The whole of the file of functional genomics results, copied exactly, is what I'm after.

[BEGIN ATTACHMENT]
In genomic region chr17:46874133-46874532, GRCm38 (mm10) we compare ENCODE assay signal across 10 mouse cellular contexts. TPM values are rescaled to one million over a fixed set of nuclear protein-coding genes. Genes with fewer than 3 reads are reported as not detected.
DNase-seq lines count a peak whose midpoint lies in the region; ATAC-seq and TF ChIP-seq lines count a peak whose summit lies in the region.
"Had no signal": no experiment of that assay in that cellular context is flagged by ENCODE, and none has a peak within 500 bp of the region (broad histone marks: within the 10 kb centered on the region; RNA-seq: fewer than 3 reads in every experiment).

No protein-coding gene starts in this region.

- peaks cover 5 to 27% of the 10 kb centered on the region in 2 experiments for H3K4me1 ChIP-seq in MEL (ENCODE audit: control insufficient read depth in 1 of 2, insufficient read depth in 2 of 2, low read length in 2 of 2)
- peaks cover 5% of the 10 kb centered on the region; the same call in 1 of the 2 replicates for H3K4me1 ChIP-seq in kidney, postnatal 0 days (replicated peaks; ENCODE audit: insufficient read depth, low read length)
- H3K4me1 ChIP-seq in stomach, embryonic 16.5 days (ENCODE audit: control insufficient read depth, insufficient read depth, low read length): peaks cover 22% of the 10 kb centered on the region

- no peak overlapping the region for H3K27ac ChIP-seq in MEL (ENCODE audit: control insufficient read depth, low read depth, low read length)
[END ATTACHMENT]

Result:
In genomic region chr17:46874133-46874532, GRCm38 (mm10) we compare ENCODE assay signal across 10 mouse cellular contexts. TPM values are rescaled to one million over a fixed set of nuclear protein-coding genes. Genes with fewer than 3 reads are reported as not detected.
DNase-seq lines count a peak whose midpoint lies in the region; ATAC-seq and TF ChIP-seq lines count a peak whose summit lies in the region.
"Had no signal": no experiment of that assay in that cellular context is flagged by ENCODE, and none has a peak within 500 bp of the region (broad histone marks: within the 10 kb centered on the region; RNA-seq: fewer than 3 reads in every experiment).

No protein-coding gene starts in this region.

- peaks cover 5 to 27% of the 10 kb centered on the region in 2 experiments for H3K4me1 ChIP-seq in MEL (ENCODE audit: control insufficient read depth in 1 of 2, insufficient read depth in 2 of 2, low read length in 2 of 2)
- peaks cover 5% of the 10 kb centered on the region; the same call in 1 of the 2 replicates for H3K4me1 ChIP-seq in kidney, postnatal 0 days (replicated peaks; ENCODE audit: insufficient read depth, low read length)
- H3K4me1 ChIP-seq in stomach, embryonic 16.5 days (ENCODE audit: control insufficient read depth, insufficient read depth, low read length): peaks cover 22% of the 10 kb centered on the region

- no peak overlapping the region for H3K27ac ChIP-seq in MEL (ENCODE audit: control insufficient read depth, low read depth, low read length)